The Williams sisters – Venus and Serena – have each won singles Olympic gold, have combined for three more pieces of Olympic hardware in doubles, and are apparently prepping for another run in Rio four years from now. But how would they fare in a game of table tennis against Jeff Daniels – in his dreams? Thanks to the new iPhone ad that came out Wednesday, we now know. And the answer is: poorly.
Liliya Shobukhova, who was the second fastest women’s marathoner of all time before her three Chicago Marathon wins were stripped due to a doping suspension, said she has retired and is now a coach, according to Russian news agency TASS.
Shobukhova, 38, returned to race Sept. 12 from a two-year, seven-month ban for abnormal biological passport levels. She finished fifth in a Russian Half Marathon Championship.
Shobukhova’s ban was reduced from three years, two months, after she provided “substantial assistance” to anti-doping officials.
IAAF and Russia track and field officials were banned for life in January for extorting Shobukhova out of hundreds of thousands of dollars to avoid a doping ban ahead of the 2012 Olympics.
Shobukhova won the Chicago Marathon three straight times from 2009 to 2011, the first man or woman to accomplish the feat. Her last title in Chicago came in 2 hours, 18 minutes, 20 seconds, making her the second fastest woman over 26.2 miles ever behind Brit Paula Radcliffe, who holds the three fastest times.
Shobukhova’s wins and times since 2009 were annulled when she was banned in 2014.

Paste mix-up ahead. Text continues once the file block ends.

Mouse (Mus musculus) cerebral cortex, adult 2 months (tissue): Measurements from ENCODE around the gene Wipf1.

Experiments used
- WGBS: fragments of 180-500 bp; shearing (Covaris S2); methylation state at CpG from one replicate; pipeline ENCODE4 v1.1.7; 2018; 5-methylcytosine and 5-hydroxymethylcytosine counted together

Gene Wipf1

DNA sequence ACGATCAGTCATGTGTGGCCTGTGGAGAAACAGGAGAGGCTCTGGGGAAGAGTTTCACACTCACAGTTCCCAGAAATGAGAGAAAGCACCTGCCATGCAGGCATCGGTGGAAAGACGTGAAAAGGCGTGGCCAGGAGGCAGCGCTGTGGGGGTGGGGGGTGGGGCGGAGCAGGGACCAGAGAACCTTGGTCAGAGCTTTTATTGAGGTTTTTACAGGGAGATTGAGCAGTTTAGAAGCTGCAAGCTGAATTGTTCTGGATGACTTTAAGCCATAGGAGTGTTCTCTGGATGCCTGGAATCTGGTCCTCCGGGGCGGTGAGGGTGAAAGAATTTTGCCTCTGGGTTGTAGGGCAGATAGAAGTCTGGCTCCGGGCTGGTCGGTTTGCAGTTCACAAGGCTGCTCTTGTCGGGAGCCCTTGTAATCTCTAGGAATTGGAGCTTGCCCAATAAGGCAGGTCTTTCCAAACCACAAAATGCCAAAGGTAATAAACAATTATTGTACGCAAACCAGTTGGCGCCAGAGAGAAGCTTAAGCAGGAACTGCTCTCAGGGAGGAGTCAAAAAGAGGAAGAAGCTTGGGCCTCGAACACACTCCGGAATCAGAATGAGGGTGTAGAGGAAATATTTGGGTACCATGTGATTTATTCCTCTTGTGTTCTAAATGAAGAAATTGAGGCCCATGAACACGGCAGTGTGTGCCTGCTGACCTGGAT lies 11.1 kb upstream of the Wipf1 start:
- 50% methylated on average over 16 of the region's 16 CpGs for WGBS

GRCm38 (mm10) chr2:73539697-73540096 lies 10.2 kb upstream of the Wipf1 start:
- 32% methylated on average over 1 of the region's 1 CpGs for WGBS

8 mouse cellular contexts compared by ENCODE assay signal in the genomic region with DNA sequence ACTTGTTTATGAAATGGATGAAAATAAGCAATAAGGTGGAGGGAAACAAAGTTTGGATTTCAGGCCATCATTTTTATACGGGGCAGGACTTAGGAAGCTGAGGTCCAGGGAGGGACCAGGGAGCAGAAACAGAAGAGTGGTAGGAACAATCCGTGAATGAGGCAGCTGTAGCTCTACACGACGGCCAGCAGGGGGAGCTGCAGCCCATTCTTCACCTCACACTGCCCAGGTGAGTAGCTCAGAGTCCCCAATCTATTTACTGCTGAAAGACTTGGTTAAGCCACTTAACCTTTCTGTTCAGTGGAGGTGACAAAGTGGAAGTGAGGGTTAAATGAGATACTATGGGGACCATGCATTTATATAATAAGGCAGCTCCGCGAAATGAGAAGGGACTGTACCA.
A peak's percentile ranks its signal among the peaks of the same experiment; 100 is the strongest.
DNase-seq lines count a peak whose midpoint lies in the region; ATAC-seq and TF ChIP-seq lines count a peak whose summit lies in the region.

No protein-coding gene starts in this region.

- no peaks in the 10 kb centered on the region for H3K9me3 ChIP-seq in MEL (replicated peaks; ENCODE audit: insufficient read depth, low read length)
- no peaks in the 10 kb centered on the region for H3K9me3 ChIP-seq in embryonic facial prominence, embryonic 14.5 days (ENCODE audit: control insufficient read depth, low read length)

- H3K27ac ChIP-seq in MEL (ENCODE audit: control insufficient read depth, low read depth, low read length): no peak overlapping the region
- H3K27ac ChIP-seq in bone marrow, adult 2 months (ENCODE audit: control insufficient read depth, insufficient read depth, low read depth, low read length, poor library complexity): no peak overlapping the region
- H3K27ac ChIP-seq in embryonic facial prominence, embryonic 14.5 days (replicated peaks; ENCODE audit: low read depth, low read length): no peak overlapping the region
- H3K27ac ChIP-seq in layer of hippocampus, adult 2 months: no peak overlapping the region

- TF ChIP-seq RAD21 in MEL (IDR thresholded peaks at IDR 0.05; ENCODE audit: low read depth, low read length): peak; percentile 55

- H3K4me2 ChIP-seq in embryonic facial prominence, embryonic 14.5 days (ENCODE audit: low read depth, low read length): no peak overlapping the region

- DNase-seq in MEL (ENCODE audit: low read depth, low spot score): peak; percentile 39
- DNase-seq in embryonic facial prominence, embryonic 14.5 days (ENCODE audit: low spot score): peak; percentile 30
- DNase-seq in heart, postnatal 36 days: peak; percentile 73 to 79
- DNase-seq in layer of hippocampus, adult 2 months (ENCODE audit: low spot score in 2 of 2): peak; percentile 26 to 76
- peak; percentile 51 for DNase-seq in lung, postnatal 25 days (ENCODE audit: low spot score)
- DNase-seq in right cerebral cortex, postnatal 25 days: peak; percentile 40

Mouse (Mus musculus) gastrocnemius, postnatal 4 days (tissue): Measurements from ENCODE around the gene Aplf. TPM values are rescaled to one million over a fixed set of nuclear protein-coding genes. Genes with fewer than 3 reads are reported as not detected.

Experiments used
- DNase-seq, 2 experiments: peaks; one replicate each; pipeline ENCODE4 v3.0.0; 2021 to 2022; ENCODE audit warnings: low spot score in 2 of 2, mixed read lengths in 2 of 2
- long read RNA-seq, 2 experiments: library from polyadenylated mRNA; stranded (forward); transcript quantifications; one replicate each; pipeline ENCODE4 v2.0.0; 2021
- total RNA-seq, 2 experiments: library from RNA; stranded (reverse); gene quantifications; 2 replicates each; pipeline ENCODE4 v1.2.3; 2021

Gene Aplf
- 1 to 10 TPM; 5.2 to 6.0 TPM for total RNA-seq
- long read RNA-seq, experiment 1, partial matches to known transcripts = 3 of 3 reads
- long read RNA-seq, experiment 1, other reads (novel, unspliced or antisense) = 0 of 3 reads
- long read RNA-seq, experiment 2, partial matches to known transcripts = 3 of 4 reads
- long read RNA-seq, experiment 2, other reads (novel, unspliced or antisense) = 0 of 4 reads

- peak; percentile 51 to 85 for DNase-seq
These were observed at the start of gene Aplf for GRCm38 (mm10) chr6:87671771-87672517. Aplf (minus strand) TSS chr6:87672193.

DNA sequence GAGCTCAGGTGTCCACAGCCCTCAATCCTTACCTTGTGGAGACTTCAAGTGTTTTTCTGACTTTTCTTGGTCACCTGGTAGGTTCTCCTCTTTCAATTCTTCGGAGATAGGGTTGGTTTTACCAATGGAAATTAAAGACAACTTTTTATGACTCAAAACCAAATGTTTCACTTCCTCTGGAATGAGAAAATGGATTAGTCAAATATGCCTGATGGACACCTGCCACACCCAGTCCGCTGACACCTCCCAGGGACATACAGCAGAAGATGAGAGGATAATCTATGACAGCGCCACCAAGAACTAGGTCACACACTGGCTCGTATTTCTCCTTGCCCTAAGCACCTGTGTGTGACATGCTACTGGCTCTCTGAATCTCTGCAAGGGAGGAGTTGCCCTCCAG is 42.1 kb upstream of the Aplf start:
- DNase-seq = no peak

Shobukhova also won the 2010 London Marathon (that win also stripped) but never finished better than sixth in three Olympic track and field races.
SOCHI, Russia (AP) — The head of ice hockey’s international body says there is a strong possibility that NHL players won’t be competing at the next Winter Olympics.
International Ice Hockey Federation president Rene Fasel puts the chances at 60 percent that the NHL will decline to go to the 2018 Games in Pyeongchang, South Korea, because of a lack of money to cover player insurance.
In an interview with The Associated Press, Fasel said the IOC has canceled its contribution to player travel and insurance costs for Pyeongchang, leaving the IIHF facing a $10 million shortfall and “begging” for money around the world.
“It’s always difficult to get (to) the Olympics, the Games,” he said. “And now with some problems on our side, 50-50 is very positive. I would be more 60 percent that they are not coming.”
Negotiations and brinkmanship over finances are common in the lead-up to Olympic hockey tournaments. For the 2014 tournament in Sochi, Russia, the NHL’s participation was assured only in July 2013, seven months before the Games.
The IOC’s refusal to cover player insurance adds an additional dimension for 2018.
The NHL did not immediately respond to a request for comment Tuesday, but Commissioner Gary Bettman has made it clear costs are a key factor.